My daily routine started like this: I would wake up at 5 am and after the morning prayer, I would study for an hour, have breakfast and head to the office afterward. Based on my work schedule, I would travel to a different village every day. After conducting the training, I would sit down with women, hear their stories, and note the problems women faced in that village. At the end of working day, I would go to the media and discuss the problems I had noted. I focused on the problems that were solvable. For example, in one case, I managed to help a woman who was a victim of forced child marriage to find a job and divorce her husband who was beating her.
Every night, before going to bed, I used to review my points of strengths and weaknesses. I must admit that pen and paper have been the means of relieving my pain during these years.
After a few months, my relatives found out about my activities. They tried to dissuade me from working, first with a softer tone and later with threats. They pressured my father to get me married like other girls in our community and keep me busy with housekeeping and raising children. But my father resisted their pressure. Our relatives were firmly against my work outside the home. Because I had refuted all their absurd beliefs, and apparently, I had hurt their religious and traditional values/feelings. I had become a successful woman who pursued her goals steadily and did not pay attention to their misogynist demands.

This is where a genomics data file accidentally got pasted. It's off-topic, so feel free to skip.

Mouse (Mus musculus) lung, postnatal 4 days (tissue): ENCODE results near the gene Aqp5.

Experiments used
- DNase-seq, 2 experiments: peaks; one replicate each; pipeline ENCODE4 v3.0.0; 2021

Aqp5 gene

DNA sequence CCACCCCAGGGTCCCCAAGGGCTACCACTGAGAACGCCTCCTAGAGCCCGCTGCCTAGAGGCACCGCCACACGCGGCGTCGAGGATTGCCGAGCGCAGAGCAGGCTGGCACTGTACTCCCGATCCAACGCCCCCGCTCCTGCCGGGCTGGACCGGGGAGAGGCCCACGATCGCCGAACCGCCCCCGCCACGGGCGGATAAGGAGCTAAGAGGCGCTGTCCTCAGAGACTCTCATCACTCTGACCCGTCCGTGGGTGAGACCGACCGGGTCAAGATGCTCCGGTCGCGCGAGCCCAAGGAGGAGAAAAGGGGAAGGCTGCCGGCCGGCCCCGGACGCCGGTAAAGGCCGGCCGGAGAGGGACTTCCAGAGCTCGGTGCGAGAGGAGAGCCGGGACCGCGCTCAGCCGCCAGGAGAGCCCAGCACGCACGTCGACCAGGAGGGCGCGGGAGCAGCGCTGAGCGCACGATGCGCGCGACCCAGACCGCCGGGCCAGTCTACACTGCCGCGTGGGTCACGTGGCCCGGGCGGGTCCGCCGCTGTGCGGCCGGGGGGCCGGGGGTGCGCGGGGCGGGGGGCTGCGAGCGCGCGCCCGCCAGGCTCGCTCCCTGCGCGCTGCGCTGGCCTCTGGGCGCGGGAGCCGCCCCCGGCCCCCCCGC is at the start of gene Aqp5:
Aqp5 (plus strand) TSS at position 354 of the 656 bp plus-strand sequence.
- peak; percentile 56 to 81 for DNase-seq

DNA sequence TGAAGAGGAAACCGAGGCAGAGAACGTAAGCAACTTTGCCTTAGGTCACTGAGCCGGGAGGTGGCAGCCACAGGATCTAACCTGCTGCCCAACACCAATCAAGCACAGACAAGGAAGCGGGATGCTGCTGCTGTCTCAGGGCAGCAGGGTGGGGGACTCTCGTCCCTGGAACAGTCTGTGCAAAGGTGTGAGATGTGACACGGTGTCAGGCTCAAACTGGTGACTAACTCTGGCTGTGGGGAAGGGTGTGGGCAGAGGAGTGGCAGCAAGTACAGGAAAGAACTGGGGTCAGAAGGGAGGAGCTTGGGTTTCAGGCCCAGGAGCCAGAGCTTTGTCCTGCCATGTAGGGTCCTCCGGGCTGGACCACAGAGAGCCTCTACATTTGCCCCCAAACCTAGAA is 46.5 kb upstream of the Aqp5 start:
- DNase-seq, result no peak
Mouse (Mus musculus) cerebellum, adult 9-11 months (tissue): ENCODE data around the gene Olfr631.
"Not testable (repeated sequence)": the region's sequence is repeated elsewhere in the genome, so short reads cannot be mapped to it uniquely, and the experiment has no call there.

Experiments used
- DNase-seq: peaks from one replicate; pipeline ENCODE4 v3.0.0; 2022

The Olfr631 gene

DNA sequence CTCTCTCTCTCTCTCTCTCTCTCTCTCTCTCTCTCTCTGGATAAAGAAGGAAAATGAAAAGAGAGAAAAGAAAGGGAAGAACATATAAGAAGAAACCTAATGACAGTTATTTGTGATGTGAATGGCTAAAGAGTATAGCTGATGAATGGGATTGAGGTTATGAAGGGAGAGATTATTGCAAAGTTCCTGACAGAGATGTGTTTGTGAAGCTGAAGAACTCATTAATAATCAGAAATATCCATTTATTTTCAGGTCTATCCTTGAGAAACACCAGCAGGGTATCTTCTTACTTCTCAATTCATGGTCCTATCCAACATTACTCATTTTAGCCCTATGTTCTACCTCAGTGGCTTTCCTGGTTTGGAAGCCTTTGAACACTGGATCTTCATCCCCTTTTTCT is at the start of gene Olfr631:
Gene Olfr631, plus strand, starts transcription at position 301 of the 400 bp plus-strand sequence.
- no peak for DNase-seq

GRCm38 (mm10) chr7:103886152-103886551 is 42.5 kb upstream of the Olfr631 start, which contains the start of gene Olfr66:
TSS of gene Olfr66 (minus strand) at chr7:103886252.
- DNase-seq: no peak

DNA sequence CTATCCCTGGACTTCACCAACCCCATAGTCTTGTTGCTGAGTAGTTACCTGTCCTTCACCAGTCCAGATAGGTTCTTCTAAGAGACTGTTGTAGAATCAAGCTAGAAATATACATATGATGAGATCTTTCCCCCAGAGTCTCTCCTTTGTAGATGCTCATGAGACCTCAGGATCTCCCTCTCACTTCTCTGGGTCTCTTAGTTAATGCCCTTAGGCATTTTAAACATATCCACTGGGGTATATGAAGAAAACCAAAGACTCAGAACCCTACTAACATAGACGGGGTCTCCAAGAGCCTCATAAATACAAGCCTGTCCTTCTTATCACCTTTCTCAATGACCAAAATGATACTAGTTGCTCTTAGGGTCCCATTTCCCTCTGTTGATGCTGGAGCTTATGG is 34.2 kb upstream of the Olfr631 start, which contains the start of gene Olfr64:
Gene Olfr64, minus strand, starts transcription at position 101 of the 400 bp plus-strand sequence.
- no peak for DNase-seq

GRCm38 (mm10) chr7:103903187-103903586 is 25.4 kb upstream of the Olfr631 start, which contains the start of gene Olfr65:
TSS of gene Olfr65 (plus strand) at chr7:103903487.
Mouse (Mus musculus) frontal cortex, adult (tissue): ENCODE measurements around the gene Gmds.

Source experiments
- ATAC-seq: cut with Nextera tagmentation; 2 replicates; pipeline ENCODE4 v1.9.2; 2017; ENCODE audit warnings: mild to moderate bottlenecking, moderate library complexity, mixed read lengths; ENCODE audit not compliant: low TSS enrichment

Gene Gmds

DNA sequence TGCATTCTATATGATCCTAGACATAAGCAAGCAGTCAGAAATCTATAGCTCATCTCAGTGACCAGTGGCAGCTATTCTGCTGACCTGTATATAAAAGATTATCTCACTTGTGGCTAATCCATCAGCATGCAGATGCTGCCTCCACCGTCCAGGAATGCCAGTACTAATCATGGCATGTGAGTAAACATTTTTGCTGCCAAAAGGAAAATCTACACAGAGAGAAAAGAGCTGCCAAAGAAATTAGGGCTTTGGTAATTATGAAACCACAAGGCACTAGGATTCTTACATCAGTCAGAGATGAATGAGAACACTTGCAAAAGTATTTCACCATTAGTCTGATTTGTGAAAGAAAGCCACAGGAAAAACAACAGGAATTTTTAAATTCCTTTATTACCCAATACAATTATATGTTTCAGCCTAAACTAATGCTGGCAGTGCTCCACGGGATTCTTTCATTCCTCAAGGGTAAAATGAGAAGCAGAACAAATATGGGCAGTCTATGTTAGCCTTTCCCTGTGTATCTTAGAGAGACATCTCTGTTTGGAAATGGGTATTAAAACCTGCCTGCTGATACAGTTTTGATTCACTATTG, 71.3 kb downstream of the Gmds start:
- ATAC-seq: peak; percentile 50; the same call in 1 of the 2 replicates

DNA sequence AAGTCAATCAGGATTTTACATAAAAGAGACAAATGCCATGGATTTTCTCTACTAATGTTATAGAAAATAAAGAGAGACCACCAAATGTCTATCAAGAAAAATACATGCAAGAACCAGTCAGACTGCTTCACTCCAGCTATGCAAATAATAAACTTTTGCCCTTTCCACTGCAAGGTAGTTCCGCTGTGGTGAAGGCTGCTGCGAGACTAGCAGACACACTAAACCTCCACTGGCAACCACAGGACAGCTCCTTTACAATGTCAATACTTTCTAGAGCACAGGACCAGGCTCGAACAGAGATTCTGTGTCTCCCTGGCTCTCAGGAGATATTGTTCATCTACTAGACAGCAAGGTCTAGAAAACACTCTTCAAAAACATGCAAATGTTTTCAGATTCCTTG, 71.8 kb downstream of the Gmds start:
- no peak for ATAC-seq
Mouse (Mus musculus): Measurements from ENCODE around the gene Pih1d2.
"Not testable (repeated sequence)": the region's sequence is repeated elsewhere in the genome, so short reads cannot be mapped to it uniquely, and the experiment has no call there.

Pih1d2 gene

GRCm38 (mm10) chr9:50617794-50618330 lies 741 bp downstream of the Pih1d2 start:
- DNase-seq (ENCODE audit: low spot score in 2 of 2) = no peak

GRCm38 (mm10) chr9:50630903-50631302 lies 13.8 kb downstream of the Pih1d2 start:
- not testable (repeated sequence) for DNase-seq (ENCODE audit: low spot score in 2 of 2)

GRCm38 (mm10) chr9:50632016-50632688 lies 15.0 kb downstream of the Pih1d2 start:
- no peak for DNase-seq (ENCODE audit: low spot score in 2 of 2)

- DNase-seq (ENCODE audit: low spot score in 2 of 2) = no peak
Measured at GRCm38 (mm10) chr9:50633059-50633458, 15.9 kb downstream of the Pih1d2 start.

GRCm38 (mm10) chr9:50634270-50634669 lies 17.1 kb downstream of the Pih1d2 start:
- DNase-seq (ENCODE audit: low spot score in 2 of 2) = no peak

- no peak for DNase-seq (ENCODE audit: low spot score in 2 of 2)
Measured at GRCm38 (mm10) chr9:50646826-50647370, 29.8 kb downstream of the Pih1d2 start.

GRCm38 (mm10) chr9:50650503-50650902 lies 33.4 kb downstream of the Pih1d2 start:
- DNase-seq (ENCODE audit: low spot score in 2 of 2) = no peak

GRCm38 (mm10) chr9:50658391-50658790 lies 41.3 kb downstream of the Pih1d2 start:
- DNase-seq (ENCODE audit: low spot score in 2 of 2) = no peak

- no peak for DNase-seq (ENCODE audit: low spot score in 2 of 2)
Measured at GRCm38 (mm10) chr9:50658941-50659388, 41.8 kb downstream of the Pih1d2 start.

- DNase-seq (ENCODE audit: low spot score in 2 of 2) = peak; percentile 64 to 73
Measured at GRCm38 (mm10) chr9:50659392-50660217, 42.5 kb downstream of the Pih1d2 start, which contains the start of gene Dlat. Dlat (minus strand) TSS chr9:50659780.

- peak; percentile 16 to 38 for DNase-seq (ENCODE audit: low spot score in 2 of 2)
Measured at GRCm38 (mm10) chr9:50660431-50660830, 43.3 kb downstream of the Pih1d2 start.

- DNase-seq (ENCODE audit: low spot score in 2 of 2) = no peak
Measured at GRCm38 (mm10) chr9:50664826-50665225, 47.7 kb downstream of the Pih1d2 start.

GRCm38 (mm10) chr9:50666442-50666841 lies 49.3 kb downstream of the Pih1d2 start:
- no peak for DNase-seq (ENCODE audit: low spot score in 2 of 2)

However, before I could achieve my goals, Afghanistan fell to the Taliban, and my relatives joined the Taliban and their ideology. For other Afghan women and me, this fall was not just the fall of a country, it was the fall of our aspirations and achievements, for which we worked for 20 years.
The night our province fell to the Taliban, I was numb.
I couldn’t believe we were, overnight, 20 years behind. If we were supposed to live 20 years ago, I would say to myself, then why did I suffer so much? To reach where I was, I had run so hard, and I had injured my feet metaphorically. Was it even worth it? But all the achievements, aspirations, and dreams are multiplied by zero. Yes, I was so numb that I had nothing to say and no voice to shout.
Now, getting forced to marry a Talib, becoming a second wife, and being imprisoned at home is what awaits me.
I wish someone could take my hands and save me from this mire.
Remember, this is not only my fate; this is the fate of all Afghan girls and women who have been deprived of their most basic rights with the return of the Taliban.
Nargis Omar (pseudonym), 24, is an agricultural engineer.